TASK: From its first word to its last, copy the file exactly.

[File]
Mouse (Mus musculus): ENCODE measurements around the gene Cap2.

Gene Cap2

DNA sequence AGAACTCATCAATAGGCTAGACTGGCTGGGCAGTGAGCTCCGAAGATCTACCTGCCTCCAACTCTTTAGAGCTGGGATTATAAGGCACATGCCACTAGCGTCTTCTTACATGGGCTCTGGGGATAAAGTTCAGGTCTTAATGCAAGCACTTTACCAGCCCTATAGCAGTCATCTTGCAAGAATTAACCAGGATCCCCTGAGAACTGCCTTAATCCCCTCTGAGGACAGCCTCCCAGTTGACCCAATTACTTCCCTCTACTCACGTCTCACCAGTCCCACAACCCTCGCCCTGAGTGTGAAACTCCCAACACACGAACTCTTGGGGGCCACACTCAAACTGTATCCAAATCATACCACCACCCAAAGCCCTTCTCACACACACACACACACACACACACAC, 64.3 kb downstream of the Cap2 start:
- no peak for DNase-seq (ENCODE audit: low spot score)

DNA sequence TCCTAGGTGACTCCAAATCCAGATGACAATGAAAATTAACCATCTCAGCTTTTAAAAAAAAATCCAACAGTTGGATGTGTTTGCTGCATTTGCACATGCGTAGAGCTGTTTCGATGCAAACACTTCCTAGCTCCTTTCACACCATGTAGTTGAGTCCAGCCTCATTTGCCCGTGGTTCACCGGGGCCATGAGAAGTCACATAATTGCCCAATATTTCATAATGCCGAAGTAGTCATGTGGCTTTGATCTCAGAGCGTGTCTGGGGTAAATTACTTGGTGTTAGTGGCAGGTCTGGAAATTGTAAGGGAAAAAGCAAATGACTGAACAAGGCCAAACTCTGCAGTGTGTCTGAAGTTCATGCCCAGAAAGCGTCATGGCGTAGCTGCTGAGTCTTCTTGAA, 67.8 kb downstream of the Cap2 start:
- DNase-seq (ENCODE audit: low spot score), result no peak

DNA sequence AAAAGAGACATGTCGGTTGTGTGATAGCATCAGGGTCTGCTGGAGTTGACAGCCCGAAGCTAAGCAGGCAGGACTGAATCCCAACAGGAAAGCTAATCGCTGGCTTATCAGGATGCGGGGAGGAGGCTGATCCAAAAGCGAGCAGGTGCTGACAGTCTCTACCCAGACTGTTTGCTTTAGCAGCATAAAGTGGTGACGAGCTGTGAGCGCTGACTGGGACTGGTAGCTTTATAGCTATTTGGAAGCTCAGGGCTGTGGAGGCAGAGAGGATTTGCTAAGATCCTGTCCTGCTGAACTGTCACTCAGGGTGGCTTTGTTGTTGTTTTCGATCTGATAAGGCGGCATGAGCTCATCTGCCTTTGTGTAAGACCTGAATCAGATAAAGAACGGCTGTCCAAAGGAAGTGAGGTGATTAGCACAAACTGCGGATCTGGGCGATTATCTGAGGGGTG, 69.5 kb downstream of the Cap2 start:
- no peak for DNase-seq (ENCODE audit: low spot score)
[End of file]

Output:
Mouse (Mus musculus): ENCODE measurements around the gene Cap2.

Gene Cap2

DNA sequence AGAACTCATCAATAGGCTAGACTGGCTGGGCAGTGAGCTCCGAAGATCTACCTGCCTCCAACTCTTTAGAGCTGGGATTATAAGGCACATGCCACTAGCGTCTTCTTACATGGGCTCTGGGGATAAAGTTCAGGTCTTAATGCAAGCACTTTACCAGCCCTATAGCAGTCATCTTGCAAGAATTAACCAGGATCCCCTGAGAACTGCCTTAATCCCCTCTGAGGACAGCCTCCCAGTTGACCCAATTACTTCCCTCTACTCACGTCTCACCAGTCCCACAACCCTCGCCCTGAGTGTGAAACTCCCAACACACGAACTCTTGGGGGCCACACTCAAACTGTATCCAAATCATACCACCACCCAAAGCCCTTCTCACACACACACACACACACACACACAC, 64.3 kb downstream of the Cap2 start:
- no peak for DNase-seq (ENCODE audit: low spot score)

DNA sequence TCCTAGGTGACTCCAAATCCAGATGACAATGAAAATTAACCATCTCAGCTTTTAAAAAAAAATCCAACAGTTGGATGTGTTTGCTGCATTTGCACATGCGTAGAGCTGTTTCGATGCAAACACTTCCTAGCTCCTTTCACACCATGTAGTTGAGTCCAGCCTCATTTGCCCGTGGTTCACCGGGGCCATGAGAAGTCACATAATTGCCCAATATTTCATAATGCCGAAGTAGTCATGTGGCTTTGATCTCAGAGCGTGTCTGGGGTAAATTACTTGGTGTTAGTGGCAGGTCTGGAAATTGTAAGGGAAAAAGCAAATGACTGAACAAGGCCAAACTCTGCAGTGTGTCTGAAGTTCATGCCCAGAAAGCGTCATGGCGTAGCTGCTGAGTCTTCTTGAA, 67.8 kb downstream of the Cap2 start:
- DNase-seq (ENCODE audit: low spot score), result no peak

DNA sequence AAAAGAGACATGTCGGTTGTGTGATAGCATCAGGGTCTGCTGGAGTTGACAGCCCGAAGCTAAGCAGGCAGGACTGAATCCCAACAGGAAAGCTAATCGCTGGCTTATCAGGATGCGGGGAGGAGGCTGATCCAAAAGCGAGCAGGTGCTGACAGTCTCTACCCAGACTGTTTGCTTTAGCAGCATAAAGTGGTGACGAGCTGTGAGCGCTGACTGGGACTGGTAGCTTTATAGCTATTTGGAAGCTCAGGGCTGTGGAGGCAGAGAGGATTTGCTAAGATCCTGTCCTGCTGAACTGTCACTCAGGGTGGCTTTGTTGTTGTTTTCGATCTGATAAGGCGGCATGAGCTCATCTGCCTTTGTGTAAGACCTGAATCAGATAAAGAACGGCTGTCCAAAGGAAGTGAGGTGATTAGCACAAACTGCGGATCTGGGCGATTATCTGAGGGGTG, 69.5 kb downstream of the Cap2 start:
- no peak for DNase-seq (ENCODE audit: low spot score)